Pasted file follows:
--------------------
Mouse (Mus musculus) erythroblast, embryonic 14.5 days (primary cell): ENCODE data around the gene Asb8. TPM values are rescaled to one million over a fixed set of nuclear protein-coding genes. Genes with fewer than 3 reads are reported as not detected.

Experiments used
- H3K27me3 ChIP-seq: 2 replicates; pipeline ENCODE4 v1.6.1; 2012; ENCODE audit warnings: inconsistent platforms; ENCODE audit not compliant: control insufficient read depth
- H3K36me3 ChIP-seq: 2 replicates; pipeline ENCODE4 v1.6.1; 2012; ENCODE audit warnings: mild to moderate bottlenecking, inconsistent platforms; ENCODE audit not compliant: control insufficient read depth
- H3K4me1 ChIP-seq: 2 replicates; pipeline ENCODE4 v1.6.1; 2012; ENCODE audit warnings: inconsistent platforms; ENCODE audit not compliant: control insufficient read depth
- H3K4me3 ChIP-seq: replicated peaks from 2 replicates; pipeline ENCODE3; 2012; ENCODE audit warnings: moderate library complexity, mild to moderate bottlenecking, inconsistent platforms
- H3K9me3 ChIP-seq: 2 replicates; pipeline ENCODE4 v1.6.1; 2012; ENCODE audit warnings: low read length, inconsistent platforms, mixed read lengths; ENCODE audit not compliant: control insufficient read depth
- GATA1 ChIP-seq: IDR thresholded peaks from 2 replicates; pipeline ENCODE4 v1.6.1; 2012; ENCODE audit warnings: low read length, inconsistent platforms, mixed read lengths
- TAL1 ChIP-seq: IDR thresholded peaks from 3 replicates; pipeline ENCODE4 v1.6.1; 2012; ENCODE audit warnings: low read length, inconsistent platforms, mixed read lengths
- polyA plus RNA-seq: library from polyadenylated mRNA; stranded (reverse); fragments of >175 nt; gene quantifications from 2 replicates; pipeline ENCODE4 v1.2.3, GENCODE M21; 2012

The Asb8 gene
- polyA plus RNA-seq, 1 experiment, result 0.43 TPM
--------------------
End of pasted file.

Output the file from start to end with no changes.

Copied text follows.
Mouse (Mus musculus) erythroblast, embryonic 14.5 days (primary cell): ENCODE data around the gene Asb8. TPM values are rescaled to one million over a fixed set of nuclear protein-coding genes. Genes with fewer than 3 reads are reported as not detected.

Experiments used
- H3K27me3 ChIP-seq: 2 replicates; pipeline ENCODE4 v1.6.1; 2012; ENCODE audit warnings: inconsistent platforms; ENCODE audit not compliant: control insufficient read depth
- H3K36me3 ChIP-seq: 2 replicates; pipeline ENCODE4 v1.6.1; 2012; ENCODE audit warnings: mild to moderate bottlenecking, inconsistent platforms; ENCODE audit not compliant: control insufficient read depth
- H3K4me1 ChIP-seq: 2 replicates; pipeline ENCODE4 v1.6.1; 2012; ENCODE audit warnings: inconsistent platforms; ENCODE audit not compliant: control insufficient read depth
- H3K4me3 ChIP-seq: replicated peaks from 2 replicates; pipeline ENCODE3; 2012; ENCODE audit warnings: moderate library complexity, mild to moderate bottlenecking, inconsistent platforms
- H3K9me3 ChIP-seq: 2 replicates; pipeline ENCODE4 v1.6.1; 2012; ENCODE audit warnings: low read length, inconsistent platforms, mixed read lengths; ENCODE audit not compliant: control insufficient read depth
- GATA1 ChIP-seq: IDR thresholded peaks from 2 replicates; pipeline ENCODE4 v1.6.1; 2012; ENCODE audit warnings: low read length, inconsistent platforms, mixed read lengths
- TAL1 ChIP-seq: IDR thresholded peaks from 3 replicates; pipeline ENCODE4 v1.6.1; 2012; ENCODE audit warnings: low read length, inconsistent platforms, mixed read lengths
- polyA plus RNA-seq: library from polyadenylated mRNA; stranded (reverse); fragments of >175 nt; gene quantifications from 2 replicates; pipeline ENCODE4 v1.2.3, GENCODE M21; 2012

The Asb8 gene
- polyA plus RNA-seq, 1 experiment, result 0.43 TPM